The Fallen Egg
Hope appears in the strangest places.
Please read what happened a few years back when I found a fallen egg in my backyard.
I was bringing an empty wine bottle to the recycle bin yesterday, and I saw I small blue bird’s egg on a pile of leaves in front of the bin. I threw the bottle into the bin and picked up the egg expecting it to be cracked. It wasn’t.
It was a perfect tiny blue egg.
I held it in the palm of my hand, and I swear I felt an ever so slight movement. So, I sat on the back deck with the egg carefully resting in the palm of my hand.
What to do…what to do…
I could find a random nest and put the egg in it.
No, that wouldn’t work. My scent is all over the egg now, and I vaguely remembered someone telling me at some point in my life that animals really didn’t like the scent of humans.
I could toss it into the woods, and let it be eaten.
No, that wouldn’t work either.
What to do…what to do…
I gave it to my oldest daughter to hold.
“Do you feel movement?” I asked her.
“Yes, but it is probably the beat of my pulse creating the movement,” she answered. She is academically gifted (or as she calls it, accidentally gifted).
“Mom, it is probably a leftover Easter egg candy,” she tells me as she gently places the egg back in the palm of my hand.
“Well, our hands would be sticky then,” was my reply. I thought that was logical.
“I think I should have a glass of wine. Wine induces labor you know.”
She rolled her eyes at me.
A glass of wine would help.
My nerves were still settling from the morning’s church service when the minister asked Byron if he would fill the congregation in on his Mom’s progress. His Mom is strong, but she is not doing all that well, and Byron was not about to give the church a play-by-play of her cancer treatments. “Just pray for her please,” was his answer to the minister.
I thought that was a good answer.
I started to tear up, so I rub my eyes, rubbing my face lotion (that contains wrinkle erasing acid) directly into my eyes making them pour tears. We are sitting in the second to back row.
The congregation is staring.
I keep pushing more lotion into my streaming eyes.
I don’t have a glass of wine, but I do stare at the egg in my hand.
Byron comes out to see what I am doing. He looks at the egg and goes back into the house to do some research. He is an engineer: a problem solver.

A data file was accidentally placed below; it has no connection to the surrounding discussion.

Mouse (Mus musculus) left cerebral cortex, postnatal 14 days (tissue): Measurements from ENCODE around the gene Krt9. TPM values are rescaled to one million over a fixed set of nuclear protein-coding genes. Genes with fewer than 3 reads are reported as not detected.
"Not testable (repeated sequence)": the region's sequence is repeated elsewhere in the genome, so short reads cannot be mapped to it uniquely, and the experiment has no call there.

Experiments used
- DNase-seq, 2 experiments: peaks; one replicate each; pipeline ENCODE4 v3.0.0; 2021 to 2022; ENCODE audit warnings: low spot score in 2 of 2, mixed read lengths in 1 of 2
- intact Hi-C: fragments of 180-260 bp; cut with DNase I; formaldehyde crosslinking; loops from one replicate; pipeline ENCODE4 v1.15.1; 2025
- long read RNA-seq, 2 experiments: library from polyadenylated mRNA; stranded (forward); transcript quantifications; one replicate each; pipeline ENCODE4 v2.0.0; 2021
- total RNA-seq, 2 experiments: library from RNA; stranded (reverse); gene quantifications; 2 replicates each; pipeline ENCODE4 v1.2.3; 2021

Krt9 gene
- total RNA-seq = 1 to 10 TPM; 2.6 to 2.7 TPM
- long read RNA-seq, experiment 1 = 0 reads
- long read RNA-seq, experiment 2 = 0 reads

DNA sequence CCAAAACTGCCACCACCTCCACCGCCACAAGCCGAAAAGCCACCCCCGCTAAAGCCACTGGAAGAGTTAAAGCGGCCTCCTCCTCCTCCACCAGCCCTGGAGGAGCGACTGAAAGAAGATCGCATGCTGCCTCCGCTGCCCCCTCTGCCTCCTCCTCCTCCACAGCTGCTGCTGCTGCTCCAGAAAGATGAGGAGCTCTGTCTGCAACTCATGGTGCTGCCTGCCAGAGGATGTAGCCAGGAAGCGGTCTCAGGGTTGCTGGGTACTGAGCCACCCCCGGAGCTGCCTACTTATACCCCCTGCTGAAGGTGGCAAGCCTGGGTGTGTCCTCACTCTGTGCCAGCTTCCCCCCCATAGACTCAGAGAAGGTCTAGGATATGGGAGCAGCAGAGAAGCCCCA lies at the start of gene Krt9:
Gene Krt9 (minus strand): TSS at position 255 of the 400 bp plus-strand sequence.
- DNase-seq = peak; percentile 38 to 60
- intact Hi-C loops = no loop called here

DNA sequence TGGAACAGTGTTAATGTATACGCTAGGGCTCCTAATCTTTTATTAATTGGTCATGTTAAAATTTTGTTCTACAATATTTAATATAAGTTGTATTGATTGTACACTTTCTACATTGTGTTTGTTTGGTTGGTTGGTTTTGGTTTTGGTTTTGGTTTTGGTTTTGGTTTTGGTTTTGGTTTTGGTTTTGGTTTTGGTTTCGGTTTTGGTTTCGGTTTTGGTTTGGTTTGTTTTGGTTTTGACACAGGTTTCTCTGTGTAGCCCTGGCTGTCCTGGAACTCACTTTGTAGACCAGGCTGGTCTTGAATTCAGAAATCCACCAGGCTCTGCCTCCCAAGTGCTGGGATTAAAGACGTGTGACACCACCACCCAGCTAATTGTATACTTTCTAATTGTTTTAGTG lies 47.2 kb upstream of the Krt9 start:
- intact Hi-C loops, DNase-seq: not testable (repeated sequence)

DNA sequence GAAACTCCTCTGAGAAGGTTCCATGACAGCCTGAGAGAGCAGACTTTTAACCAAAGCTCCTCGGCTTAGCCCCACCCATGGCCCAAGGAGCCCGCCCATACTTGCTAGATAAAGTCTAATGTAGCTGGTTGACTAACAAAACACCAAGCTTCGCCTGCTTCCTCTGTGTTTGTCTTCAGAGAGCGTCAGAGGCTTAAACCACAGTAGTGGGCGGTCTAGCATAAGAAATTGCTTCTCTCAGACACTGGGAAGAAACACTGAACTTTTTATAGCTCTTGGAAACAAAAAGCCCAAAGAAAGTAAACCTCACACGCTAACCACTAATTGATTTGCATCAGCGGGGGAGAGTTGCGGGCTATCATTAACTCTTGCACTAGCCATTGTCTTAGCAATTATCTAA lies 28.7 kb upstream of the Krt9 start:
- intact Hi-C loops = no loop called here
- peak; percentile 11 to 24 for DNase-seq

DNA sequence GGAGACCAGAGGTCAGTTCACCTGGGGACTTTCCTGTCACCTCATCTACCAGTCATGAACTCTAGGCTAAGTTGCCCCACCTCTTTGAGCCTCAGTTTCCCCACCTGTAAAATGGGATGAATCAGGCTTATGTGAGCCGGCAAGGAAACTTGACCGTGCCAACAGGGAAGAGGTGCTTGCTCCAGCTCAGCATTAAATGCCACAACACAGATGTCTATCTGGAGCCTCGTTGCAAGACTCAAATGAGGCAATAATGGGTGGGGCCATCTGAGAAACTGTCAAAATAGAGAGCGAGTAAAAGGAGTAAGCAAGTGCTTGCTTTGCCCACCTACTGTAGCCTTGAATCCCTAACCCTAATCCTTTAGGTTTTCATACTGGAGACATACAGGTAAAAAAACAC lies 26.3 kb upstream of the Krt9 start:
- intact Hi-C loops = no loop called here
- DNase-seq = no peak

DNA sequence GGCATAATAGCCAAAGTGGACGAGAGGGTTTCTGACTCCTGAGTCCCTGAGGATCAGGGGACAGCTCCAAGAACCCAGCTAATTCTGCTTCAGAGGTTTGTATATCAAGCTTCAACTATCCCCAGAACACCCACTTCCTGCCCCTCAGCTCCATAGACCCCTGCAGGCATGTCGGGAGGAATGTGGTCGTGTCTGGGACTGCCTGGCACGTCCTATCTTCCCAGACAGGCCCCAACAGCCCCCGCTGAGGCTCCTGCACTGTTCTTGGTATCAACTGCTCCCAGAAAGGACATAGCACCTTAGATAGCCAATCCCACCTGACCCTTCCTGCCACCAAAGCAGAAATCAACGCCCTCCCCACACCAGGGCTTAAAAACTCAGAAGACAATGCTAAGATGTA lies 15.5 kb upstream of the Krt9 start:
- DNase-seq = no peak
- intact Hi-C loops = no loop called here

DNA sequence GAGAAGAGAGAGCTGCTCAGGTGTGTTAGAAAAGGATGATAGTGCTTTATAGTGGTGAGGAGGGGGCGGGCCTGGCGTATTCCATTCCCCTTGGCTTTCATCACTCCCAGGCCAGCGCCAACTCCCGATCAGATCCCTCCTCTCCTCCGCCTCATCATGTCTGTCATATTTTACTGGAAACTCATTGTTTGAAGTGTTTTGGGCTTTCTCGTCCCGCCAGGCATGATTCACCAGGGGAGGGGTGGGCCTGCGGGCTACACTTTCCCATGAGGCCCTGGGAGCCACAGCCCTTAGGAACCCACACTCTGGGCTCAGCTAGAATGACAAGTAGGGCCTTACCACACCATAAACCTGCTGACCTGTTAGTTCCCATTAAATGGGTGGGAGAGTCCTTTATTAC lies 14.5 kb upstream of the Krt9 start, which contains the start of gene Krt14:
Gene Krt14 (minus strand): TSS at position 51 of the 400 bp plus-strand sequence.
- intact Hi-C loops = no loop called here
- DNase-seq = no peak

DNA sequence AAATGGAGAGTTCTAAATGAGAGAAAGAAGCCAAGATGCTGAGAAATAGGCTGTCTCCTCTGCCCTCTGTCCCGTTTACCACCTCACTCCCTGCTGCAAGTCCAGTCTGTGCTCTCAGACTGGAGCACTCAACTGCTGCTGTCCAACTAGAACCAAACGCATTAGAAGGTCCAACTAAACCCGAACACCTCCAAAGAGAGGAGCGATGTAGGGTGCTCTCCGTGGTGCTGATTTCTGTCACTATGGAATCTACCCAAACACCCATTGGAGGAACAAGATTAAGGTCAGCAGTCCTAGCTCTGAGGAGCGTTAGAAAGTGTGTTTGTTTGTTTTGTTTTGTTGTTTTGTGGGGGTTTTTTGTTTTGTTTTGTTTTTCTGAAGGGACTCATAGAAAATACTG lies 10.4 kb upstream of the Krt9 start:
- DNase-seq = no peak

What to do…what to do…
He comes back out to tell me the likelihood of there being a viable baby bird in there is slim-to-none; even if it is alive now, it won’t live long after it hatches, and it is illegal to have a bird’s egg in one’s possession, so I am breaking the law.
I tell him to find me a light to warm the little egg. He goes back in the house.
My problem is not solved.
My oldest daughter finds a box and places one of her softest and prettiest scarves in it for the little egg. We put the box on the dining room table and place a halogen lamp over it. Byron moves the light very close to the little egg. I stare at it and move the lamp back a bit. The egg is like a hot coal, and I fear the worst for the little fella, but I keep watch.
It has been 24 hours, and I go in the dining room and turn the little egg from time to time. I sprinkled a tiny bit of water on him to mock dew.
Do you know there are not very many “bird-themed” songs to sing to an egg?
Well, there is “Blackbird,” “Mocking Bird,” “Free Bird.” None of those songs seems encouraging to a little blue egg, but I sing what I can whenever I walk through the dining room.
I know it’s hopeless, but I just can’t give up on this little egg until I give it a fair chance. I read that the incubation period for a bird is 7-14 days. I figure I will wait two weeks and a day. I am considering dissecting the egg if my little friend doesn’t make it.
I will have to know.
My oldest daughter has suggested it might be a snake egg.
I don’t think so.
Now my neighbor, who is one of my closest friends, has suggested this is God placing something before me to nurture.
It’s not God.
God is not cruel. It was just the windy day that blew the egg onto my path.
It’s just life.
Things happen. Good things, bad things, they just happen. What happens to us and around us doesn’t define us; it is what we do with what happens around us that defines us.
I am happy to do my best for this little bird egg, no matter what the odds. You will have to check back with me to find out what happens…does he live? Does he die? Is he really chocolate malt inside after all?